Two bowl barrows 560m south east of Hill Barn


Heritage Category: Scheduled Monument

List Entry Number: 1008127

Date first listed: 19-Mar-1968

Date of most recent amendment: 14-Jul-1994


Ordnance survey map of Two bowl barrows 560m south east of Hill Barn
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The building or site itself may lie within the boundary of more than one authority.

County: Dorset

District: Purbeck (District Authority)

Parish: Chaldon Herring

National Grid Reference: SY 77920 81020

Reasons for Designation

Bowl barrows, the most numerous form of round barrow, are funerary monuments dating from the Late Neolithic period to the Late Bronze Age, with most examples belonging to the period 2400-1500 BC. They were constructed as earthen or rubble mounds, sometimes ditched, which covered single or multiple burials. They occur either in isolation or grouped as cemeteries and often acted as a focus for burials in later periods. Often superficially similar, although differing widely in size, they exhibit regional variations in form and a diversity of burial practices. There are over 10,000 surviving bowl barrows recorded nationally (many more have already been destroyed), occurring across most of lowland Britain. Often occupying prominent locations, they are a major historic element in the modern landscape and their considerable variation of form and longevity as a monument type provide important information on the diversity of beliefs and social organisations amongst early prehistoric communities. They are particularly representative of their period and a substantial proportion of surviving examples are considered worthy of protection.

Despite evidence for partial excavation, the two bowl barrows 560m south east of Hill Barn survive well and contain archaeological remains and environmental evidence relating to the monument and the landscape in which it was constructed. These barrows are amongst a number which survive on the chalk and heathland between the River Frome and the Dorset coast.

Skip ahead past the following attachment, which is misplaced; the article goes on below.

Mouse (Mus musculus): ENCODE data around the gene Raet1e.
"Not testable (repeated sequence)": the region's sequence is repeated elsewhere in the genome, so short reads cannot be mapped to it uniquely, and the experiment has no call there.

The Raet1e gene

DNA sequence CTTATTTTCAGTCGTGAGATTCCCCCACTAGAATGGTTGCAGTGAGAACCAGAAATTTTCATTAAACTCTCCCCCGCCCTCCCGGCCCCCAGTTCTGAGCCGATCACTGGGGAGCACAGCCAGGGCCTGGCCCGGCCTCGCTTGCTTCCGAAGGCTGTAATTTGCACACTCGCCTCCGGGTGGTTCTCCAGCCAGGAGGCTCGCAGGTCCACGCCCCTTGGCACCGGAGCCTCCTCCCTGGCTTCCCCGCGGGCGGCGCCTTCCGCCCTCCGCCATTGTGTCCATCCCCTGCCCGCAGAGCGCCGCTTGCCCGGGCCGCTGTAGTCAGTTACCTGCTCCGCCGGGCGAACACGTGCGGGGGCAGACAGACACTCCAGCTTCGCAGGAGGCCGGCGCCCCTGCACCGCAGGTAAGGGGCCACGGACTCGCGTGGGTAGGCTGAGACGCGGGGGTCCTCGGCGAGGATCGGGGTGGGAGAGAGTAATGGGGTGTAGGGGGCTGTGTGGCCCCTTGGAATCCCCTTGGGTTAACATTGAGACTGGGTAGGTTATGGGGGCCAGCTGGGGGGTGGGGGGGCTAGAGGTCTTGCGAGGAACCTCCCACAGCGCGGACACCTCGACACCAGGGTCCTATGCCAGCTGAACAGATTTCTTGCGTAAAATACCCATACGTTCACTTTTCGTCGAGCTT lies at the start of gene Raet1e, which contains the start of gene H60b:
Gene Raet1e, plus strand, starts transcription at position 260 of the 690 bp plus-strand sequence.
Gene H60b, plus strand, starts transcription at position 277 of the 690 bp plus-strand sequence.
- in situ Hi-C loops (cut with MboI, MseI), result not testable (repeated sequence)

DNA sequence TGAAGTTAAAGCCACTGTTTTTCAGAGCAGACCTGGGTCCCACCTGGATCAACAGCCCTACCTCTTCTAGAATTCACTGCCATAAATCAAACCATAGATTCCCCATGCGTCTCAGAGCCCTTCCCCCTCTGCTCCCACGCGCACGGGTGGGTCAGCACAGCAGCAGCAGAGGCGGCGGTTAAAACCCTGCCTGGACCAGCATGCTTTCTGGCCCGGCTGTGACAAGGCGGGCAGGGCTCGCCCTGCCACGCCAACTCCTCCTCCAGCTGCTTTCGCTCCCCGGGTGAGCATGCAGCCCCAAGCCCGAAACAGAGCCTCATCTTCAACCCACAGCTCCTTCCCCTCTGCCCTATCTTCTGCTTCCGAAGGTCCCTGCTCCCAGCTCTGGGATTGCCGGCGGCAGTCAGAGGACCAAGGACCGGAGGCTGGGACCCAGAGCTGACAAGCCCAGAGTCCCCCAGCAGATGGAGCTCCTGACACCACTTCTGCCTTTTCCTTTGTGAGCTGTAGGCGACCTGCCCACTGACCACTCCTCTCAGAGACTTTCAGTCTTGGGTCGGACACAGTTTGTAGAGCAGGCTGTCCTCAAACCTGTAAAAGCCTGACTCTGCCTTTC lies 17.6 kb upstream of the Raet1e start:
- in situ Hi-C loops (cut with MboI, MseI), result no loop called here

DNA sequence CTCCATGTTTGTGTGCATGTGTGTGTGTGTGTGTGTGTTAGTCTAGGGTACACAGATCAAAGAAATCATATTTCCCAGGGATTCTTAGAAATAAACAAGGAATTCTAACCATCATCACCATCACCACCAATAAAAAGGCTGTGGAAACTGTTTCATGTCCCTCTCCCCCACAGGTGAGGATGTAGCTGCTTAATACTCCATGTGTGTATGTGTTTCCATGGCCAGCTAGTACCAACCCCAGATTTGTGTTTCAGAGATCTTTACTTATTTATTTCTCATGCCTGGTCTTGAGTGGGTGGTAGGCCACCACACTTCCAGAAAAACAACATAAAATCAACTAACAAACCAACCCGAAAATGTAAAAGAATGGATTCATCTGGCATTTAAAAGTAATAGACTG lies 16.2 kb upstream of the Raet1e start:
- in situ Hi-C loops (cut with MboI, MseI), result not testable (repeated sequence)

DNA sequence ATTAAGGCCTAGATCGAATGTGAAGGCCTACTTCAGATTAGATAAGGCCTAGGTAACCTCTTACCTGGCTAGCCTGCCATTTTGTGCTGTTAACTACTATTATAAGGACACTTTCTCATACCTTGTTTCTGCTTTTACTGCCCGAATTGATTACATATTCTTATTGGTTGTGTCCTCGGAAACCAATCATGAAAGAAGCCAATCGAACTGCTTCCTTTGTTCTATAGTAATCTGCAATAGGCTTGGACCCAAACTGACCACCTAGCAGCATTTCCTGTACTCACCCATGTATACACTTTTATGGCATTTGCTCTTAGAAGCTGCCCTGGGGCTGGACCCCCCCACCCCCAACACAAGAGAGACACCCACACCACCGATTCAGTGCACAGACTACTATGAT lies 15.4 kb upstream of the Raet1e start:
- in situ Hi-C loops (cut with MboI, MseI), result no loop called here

The monument includes two adjacent bowl barrows aligned east-west and situated on chalk downland above the Dorset coast. The barrows lie on the eastern slope of a hill with views to the south over the sea and to the north over Chaldon Down. The eastern barrow mound measures 12m in diameter and is 1m high. The western mound is 16.5m in diameter and 2m high. Each mound is surrounded by a ditch from which material was quarried during its construction. These have become infilled over the years and now only the ditch around the eastern mound can be seen as a slight depression 0.75m deep and 1.5m wide. The ditch around the western mound survives as a buried feature c.3m wide. A central hollow in the eastern barrow mound suggests that it was once partially excavated. The post and wire fence which crosses the monument on its northern side is excluded from the scheduling but the ground beneath is included.

MAP EXTRACT The site of the monument is shown on the attached map extract. It includes a 2 metre boundary around the archaeological features, considered to be essential for the monument's support and preservation.


The contents of this record have been generated from a legacy data system.

Legacy System number: 21952

Legacy System: RSM


Books and journals
Royal Commission on Historical Monuments, , County of Dorset , (1970)
Grinsell, L V, 'Procs Dorset Natural History and Archaeological Soc.' in Dorset Barrows, (1959)

End of official listing